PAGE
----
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  • For trauma survivors: How NOT to give up

    People who have endured trauma as children are taught that they should give up. At the hands of an abusive adult, a child has to learn all kinds of ways to survive. Sometimes it’s possible to escape or hide, but not very easily if you’re a kid, and fighting back is almost never a good idea.  

    Unable to escape, children most often learn to give up struggling. Accommodating the abuser is most often the only way to survive. That strategy involves dissociation—vacating consciousness, leaving the body by refocusing one’s whole attention elsewhere. Focusing on something else so completely that one can mentally disappear.

    What abused children learn is that they cannot prevail against adversity. Traumatized children who grow into adulthood often carry with them those skills of giving up right away. They become adults who do not try harder to succeed when they meet failure.

    It’s ironic that adult survivors are some of the most successful people around. They survived the most harrowing circumstances of their childhoods!

    Terrible experiences become crystallized as trauma in the body when there is no opportunity to heal at the time of the injury. When we look at child abuse, we know it is conducted in secret, without any advocate for the child, without any helpful witness, and without anyone who will step in and stop the abuse. That lack of recognition is what marks people: that lack of help.

    How not to give up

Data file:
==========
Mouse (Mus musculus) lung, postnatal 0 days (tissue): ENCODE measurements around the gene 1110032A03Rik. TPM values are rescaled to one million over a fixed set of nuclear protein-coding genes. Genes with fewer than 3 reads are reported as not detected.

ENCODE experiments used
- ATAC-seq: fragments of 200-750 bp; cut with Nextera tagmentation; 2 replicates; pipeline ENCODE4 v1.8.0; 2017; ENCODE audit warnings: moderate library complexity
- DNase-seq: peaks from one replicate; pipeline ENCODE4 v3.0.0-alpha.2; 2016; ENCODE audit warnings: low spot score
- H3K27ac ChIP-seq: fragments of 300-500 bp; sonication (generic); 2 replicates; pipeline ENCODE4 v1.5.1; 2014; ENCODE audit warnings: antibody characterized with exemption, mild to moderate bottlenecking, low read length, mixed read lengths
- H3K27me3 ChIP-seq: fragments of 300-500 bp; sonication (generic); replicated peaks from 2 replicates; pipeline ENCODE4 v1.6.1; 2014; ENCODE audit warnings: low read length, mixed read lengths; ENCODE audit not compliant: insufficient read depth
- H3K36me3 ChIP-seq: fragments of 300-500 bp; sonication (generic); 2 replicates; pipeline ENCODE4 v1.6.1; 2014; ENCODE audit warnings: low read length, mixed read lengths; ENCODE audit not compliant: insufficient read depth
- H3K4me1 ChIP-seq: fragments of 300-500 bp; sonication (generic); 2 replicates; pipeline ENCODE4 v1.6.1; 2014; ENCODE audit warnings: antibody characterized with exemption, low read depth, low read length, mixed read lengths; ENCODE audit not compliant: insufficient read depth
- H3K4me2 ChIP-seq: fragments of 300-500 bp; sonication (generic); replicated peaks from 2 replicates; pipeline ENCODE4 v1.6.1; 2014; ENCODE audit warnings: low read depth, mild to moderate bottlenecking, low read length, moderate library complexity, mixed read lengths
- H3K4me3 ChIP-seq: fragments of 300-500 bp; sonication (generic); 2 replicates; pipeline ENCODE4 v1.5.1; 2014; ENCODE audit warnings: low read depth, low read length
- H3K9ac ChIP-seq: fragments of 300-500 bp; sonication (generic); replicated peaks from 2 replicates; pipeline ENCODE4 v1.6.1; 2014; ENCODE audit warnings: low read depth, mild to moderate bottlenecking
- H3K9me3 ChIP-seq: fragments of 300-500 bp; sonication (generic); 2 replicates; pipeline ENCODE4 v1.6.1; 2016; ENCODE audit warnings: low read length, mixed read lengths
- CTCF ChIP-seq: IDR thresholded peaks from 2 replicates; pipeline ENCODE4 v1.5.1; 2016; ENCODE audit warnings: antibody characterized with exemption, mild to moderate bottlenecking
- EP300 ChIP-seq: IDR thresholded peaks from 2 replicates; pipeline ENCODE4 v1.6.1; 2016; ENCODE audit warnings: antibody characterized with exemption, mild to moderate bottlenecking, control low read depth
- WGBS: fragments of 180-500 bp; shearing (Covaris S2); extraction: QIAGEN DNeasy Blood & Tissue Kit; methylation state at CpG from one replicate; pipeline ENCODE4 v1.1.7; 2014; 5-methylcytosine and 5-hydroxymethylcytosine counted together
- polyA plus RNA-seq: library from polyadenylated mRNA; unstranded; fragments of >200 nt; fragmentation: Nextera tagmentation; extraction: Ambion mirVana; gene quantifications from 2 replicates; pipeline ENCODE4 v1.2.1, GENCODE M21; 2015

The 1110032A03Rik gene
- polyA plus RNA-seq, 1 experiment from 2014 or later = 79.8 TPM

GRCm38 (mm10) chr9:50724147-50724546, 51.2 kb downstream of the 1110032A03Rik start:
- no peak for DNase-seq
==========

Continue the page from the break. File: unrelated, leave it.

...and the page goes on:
The way to heal from trauma is by experiencing positive relationships.  Truly positive ones, safe ones.  In a positive relationship, we learn to persevere.  We learn that we CAN prevail against adversity.  We learn that we are strong and we can be the boss of our lives.

    Get this:  The positive people in our lives are like mirrors to us of our beautiful selves, our strong selves.  The positive people in our lives are like cheerleaders. We succeed at the things we attempt when we are supported by these people. By believing in us, our friends and loved ones help us to achieve things we may never have thought possible.

    So the next time you feel like a failure, seek support.  Don’t try to go it alone. That didn’t work before and it won’t work now.  You need love and care and attention. Ask for it.  You can start by asking a therapist, a teacher, a mentor, a clergyperson, a healer.  Be with somebody good who sees you and cheers for you. 

    Watch the video of this bear cub, and see how the support of our loved ones can help us win against even big odds.

    Copyright © 2023 by Marilee Snyder